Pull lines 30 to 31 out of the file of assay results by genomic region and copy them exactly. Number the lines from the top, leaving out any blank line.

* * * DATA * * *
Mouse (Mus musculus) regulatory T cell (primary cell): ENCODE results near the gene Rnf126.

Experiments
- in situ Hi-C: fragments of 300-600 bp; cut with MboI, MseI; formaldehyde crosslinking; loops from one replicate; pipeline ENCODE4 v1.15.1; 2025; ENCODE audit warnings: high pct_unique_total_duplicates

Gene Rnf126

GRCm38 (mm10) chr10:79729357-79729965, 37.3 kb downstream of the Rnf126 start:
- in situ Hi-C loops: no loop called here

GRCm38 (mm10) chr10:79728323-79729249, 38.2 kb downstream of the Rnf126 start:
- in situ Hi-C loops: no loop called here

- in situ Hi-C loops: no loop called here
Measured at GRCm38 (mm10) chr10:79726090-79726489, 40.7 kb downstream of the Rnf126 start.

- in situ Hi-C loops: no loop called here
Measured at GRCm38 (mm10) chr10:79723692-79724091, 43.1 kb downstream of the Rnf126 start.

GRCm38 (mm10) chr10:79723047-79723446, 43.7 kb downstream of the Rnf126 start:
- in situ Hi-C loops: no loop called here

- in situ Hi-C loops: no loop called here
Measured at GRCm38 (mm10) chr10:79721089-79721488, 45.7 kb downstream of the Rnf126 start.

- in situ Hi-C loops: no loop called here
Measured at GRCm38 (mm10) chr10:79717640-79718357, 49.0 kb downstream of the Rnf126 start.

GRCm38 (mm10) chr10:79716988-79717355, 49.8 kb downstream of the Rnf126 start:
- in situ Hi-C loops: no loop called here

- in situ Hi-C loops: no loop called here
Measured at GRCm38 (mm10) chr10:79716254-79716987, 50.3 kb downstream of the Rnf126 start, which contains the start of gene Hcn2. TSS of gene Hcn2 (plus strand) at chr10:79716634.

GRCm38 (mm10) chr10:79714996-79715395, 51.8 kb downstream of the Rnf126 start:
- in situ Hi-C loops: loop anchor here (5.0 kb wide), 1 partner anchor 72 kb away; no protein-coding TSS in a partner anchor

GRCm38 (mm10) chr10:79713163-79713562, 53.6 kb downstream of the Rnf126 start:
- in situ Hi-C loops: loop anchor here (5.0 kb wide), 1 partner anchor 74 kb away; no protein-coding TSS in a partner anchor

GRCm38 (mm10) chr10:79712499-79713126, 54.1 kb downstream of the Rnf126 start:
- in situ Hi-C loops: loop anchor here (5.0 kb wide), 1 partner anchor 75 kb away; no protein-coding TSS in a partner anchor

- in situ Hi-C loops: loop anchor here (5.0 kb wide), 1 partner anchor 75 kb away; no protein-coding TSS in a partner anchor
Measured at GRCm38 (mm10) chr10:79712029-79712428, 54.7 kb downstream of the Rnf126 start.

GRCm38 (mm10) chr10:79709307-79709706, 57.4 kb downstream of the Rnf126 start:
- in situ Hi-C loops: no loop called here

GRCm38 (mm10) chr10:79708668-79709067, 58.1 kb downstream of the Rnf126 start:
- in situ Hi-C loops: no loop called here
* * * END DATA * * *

Measured at GRCm38 (mm10) chr10:79712029-79712428, 54.7 kb downstream of the Rnf126 start.

GRCm38 (mm10) chr10:79709307-79709706, 57.4 kb downstream of the Rnf126 start: